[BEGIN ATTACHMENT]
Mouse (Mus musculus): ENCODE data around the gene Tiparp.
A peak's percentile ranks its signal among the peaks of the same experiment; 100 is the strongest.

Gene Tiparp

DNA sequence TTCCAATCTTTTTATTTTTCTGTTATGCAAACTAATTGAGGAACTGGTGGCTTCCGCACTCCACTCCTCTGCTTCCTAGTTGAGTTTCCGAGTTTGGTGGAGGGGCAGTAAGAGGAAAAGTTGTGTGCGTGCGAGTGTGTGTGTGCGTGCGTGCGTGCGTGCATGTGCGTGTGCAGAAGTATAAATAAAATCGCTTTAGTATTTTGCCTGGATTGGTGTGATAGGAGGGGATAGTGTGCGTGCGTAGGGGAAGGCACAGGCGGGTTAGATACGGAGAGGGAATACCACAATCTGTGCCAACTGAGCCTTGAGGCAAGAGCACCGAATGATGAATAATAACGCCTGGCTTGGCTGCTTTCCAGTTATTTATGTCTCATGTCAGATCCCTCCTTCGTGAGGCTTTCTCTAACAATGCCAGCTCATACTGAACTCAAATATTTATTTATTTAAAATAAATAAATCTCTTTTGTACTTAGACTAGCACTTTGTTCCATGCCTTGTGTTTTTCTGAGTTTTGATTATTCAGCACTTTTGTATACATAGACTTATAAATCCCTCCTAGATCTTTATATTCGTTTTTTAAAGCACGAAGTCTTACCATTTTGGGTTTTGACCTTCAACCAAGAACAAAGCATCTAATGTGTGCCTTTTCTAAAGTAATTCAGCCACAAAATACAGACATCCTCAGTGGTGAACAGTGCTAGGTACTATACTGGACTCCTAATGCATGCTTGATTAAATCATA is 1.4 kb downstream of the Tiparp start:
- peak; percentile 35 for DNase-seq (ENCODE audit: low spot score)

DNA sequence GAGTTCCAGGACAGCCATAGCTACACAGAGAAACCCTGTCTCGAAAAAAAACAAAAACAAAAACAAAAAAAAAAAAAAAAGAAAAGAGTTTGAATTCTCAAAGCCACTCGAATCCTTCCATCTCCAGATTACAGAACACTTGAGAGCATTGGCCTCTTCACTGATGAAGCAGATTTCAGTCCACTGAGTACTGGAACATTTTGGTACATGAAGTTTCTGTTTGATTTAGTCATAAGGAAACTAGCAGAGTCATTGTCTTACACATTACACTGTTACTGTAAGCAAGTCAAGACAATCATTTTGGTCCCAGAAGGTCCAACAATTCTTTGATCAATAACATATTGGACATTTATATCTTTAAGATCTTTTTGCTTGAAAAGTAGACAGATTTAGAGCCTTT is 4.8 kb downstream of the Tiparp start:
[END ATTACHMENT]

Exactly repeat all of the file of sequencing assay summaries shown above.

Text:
Mouse (Mus musculus): ENCODE data around the gene Tiparp.
A peak's percentile ranks its signal among the peaks of the same experiment; 100 is the strongest.

Gene Tiparp

DNA sequence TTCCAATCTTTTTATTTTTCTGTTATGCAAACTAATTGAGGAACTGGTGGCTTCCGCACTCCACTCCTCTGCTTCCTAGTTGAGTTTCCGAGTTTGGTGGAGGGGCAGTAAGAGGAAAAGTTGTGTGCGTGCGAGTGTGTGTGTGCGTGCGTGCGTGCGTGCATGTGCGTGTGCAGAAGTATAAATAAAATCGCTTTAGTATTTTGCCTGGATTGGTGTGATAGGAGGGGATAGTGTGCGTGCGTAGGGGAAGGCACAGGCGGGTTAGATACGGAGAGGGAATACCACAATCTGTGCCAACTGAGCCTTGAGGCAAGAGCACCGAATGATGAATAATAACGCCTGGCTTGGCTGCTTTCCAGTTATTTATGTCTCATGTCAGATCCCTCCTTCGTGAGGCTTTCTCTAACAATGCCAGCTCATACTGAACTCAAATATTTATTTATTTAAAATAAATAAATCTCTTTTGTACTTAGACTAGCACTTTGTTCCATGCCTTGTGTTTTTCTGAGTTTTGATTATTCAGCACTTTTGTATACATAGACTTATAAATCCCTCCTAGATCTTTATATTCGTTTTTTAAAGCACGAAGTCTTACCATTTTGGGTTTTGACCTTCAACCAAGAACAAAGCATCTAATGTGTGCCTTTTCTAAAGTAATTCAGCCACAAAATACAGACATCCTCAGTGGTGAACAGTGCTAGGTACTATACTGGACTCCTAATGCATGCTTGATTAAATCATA is 1.4 kb downstream of the Tiparp start:
- peak; percentile 35 for DNase-seq (ENCODE audit: low spot score)

DNA sequence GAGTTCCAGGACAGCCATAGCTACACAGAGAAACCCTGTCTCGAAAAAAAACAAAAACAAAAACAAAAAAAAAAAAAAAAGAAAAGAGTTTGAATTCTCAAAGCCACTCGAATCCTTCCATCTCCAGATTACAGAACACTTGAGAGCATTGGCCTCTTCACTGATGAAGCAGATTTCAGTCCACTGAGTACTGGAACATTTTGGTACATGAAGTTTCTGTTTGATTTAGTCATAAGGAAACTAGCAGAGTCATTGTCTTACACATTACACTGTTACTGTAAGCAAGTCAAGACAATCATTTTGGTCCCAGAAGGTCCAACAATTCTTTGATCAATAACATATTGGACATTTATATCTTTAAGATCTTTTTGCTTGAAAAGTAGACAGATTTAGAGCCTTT is 4.8 kb downstream of the Tiparp start: